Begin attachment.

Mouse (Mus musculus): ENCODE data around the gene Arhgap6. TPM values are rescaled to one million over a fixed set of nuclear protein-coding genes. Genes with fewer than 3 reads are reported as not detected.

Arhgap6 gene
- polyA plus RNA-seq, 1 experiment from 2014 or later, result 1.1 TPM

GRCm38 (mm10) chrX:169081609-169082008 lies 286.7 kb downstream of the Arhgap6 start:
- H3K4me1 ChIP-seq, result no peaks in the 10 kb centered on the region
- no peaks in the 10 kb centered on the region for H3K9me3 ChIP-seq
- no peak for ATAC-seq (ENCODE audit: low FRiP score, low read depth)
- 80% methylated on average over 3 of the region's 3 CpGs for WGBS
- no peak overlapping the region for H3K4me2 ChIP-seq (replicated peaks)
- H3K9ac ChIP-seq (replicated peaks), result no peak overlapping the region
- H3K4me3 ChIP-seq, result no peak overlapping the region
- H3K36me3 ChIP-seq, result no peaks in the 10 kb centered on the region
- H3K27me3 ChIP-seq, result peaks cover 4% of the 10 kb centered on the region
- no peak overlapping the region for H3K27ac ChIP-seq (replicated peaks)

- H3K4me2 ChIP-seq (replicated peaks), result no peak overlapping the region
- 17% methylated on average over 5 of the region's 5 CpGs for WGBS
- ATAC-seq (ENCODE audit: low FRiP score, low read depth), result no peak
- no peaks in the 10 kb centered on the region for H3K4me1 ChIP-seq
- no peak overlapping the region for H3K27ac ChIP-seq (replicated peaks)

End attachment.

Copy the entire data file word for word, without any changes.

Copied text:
Mouse (Mus musculus): ENCODE data around the gene Arhgap6. TPM values are rescaled to one million over a fixed set of nuclear protein-coding genes. Genes with fewer than 3 reads are reported as not detected.

Arhgap6 gene
- polyA plus RNA-seq, 1 experiment from 2014 or later, result 1.1 TPM

GRCm38 (mm10) chrX:169081609-169082008 lies 286.7 kb downstream of the Arhgap6 start:
- H3K4me1 ChIP-seq, result no peaks in the 10 kb centered on the region
- no peaks in the 10 kb centered on the region for H3K9me3 ChIP-seq
- no peak for ATAC-seq (ENCODE audit: low FRiP score, low read depth)
- 80% methylated on average over 3 of the region's 3 CpGs for WGBS
- no peak overlapping the region for H3K4me2 ChIP-seq (replicated peaks)
- H3K9ac ChIP-seq (replicated peaks), result no peak overlapping the region
- H3K4me3 ChIP-seq, result no peak overlapping the region
- H3K36me3 ChIP-seq, result no peaks in the 10 kb centered on the region
- H3K27me3 ChIP-seq, result peaks cover 4% of the 10 kb centered on the region
- no peak overlapping the region for H3K27ac ChIP-seq (replicated peaks)

- H3K4me2 ChIP-seq (replicated peaks), result no peak overlapping the region
- 17% methylated on average over 5 of the region's 5 CpGs for WGBS
- ATAC-seq (ENCODE audit: low FRiP score, low read depth), result no peak
- no peaks in the 10 kb centered on the region for H3K4me1 ChIP-seq
- no peak overlapping the region for H3K27ac ChIP-seq (replicated peaks)